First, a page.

Legislation and legal provisions do not usually fall from the sky: it is often the case that a community – understood as the entirety of companies in a sector – first develops a custom, a practice or a process that works. For lawmakers, this lived practice serves as a template for the law. The best example is the Bill of Lading: The legislator has created a legal framework based on a universally valid practice. As a Legal Product Owner, I proceed precisely according to this principle: I am tasked to find ways to implement the lived practice. So much for the first part of my statement. But law can also help to shape or influence the industry solution. After all, some things that work well in analogue form cannot be implemented or make sense in digital format. As a Legal Product Owner, I then also get back to the community, i.e. the companies, to understand their processes and make suggestions as to how things must be solved differently digitally or even how they can be solved better.
Now, each of the two disciplines has certain peculiarities: How can the necessary openness be created in practice?
The agile way of working in software development does not in fact correspond to the classic way of working of a lawyer, who first needs a complete picture of an issue to then evaluate it. This approach, on the other hand, is foreign to a software developer. But the two disciplines are not far apart in terms of their basic understanding: legal assessment is based on logic, systematic methods, and precision just as much as the work of developers. Therefore, lawyers need to understand the needs of companies and programmers; and developers need to learn to describe their own technical environment. If we succeed in this, nothing will stand in the way of project success. Furthermore, legal certainty also promotes innovation, which is essential for technical development.
For software development, interoperability is now the ultimate goal. You demand interoperability for law as well. Why is that necessary?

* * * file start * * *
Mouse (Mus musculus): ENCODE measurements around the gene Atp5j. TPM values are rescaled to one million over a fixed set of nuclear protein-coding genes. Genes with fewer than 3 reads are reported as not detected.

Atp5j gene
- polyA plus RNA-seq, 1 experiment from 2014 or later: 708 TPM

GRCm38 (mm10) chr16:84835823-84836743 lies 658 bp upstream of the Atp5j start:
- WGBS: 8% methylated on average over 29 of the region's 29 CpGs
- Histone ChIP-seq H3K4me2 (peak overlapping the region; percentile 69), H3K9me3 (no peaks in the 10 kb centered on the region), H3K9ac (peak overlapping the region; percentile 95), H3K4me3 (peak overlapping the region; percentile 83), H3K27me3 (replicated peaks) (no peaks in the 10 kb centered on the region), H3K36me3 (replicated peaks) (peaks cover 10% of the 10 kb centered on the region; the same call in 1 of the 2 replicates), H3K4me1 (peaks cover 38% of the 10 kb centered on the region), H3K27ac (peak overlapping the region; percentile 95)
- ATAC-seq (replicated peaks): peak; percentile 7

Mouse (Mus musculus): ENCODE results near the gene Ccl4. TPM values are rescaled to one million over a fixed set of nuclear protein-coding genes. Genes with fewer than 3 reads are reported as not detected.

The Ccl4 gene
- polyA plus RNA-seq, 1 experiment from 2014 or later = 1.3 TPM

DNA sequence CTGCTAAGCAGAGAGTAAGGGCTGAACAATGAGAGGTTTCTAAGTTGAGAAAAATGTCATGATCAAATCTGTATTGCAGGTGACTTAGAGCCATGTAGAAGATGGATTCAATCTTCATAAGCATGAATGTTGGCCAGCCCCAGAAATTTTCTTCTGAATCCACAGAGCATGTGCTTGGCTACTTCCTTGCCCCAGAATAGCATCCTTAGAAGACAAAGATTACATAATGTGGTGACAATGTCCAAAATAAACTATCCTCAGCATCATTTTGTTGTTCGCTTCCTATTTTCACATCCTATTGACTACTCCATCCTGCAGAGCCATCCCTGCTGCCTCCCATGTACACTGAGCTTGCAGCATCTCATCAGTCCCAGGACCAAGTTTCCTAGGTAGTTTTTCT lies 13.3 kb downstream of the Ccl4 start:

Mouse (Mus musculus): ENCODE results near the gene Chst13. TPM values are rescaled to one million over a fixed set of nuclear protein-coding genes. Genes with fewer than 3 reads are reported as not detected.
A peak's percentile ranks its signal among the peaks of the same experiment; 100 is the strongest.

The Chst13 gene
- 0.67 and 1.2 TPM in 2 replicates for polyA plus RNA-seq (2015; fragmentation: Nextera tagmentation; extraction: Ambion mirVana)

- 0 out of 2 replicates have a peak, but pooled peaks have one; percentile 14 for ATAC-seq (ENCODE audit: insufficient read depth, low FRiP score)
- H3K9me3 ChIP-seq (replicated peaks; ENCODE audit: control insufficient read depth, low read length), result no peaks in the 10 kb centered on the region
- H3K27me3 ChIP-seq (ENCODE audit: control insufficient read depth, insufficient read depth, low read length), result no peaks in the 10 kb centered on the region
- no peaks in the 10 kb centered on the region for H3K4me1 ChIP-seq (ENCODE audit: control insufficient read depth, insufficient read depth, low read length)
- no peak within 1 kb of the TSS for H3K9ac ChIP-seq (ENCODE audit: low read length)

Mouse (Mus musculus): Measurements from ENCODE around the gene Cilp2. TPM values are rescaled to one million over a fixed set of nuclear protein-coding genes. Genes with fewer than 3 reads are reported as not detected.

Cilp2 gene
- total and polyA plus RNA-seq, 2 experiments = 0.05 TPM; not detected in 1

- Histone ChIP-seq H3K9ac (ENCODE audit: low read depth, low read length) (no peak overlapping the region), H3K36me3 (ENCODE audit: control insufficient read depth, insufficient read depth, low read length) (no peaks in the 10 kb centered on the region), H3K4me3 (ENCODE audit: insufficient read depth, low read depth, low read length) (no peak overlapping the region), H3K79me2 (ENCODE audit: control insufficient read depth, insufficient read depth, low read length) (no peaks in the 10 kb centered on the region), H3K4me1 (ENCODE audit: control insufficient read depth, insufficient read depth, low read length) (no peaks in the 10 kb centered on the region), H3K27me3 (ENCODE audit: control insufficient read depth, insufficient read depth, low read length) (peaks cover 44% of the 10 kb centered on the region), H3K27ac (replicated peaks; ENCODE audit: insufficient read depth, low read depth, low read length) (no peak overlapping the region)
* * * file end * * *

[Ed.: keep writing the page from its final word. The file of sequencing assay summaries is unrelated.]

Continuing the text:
Software today, must cross borders and work in an international context – especially in logistics. Legally we must be on the safe side. The electronic
consignment note is a good example of how the law must be designed: The eCMR-Protocol and the EU’s eFTI Regulation on Electronic Freight Information have created uniform law under European and International law. This helps us enormously in the development of software today. For universal plug-and play solutions, we need not only technical interoperability, but also legal interoperability. The eCMR can serve as a blueprint here.
Your appeal to companies and developers?
Producing legally compliant code is a joint task! To achieve this, a Legal Product Owner must be just as natural and fully accepted in agile teams as, for example, the business analyst, who builds a bridge between the business and IT worlds. If we strengthen the developers’ trust in the law, we will also enhance the users’ trust in the code.
The interview was conducted by Carina Tüllmann, Head of Communications and Marketing, Open Logistics Foundation.
Dr. David Saive, LL.M. advises companies, international organisations, and states on the digitalisation of foreign trade. He works as a Legal Product Owner for the Open Logistics Foundation and is an external advisor to ICC Germany e.V. He is also publisher and editor-in-chief of “Logistik & Recht” magazine, published by dfv Mediengruppe. The ICC UK and the “Centre for Digital Trade & Innovation (C4DTI)” have named Dr. Saive “Advisor of the Year 2023” for his work on the digitalisation of foreign trade.
This article was published in the second issue of the Open Logistics Magazine. You can read the entire magazine and register for future editions here.